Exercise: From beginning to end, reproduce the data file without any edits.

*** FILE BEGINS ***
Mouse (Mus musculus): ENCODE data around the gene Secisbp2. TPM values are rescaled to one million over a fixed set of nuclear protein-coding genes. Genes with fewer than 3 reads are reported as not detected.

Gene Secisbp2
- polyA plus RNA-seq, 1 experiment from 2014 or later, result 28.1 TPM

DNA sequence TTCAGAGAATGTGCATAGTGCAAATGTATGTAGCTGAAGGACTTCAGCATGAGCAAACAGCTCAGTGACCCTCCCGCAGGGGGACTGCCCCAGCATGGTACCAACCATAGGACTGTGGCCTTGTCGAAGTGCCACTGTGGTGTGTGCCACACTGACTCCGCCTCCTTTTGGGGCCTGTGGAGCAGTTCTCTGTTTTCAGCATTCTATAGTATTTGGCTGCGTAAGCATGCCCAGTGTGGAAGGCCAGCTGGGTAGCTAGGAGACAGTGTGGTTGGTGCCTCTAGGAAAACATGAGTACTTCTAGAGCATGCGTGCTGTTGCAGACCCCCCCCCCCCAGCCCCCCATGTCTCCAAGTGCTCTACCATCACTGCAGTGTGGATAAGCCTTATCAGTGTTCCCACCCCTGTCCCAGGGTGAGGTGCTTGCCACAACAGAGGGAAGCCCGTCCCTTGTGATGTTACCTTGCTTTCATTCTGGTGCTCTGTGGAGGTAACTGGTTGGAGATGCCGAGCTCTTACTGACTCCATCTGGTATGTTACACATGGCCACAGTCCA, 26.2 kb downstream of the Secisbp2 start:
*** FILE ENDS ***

Mouse (Mus musculus): ENCODE data around the gene Secisbp2. TPM values are rescaled to one million over a fixed set of nuclear protein-coding genes. Genes with fewer than 3 reads are reported as not detected.

Gene Secisbp2
- polyA plus RNA-seq, 1 experiment from 2014 or later, result 28.1 TPM

DNA sequence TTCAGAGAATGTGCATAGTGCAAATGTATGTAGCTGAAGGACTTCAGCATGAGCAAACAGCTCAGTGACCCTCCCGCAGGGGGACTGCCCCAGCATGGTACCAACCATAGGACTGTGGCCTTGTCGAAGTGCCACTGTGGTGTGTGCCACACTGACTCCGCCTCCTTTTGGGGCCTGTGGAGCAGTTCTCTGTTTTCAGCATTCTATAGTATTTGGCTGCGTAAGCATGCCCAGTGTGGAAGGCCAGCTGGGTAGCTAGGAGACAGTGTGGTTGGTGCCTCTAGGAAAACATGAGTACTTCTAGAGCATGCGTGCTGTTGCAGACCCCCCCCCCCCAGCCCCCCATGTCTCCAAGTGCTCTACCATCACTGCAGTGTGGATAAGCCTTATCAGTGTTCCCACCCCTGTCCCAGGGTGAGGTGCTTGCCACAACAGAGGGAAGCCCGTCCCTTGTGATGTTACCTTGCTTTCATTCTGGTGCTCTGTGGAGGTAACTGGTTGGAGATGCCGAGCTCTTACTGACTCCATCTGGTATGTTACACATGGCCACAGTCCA, 26.2 kb downstream of the Secisbp2 start: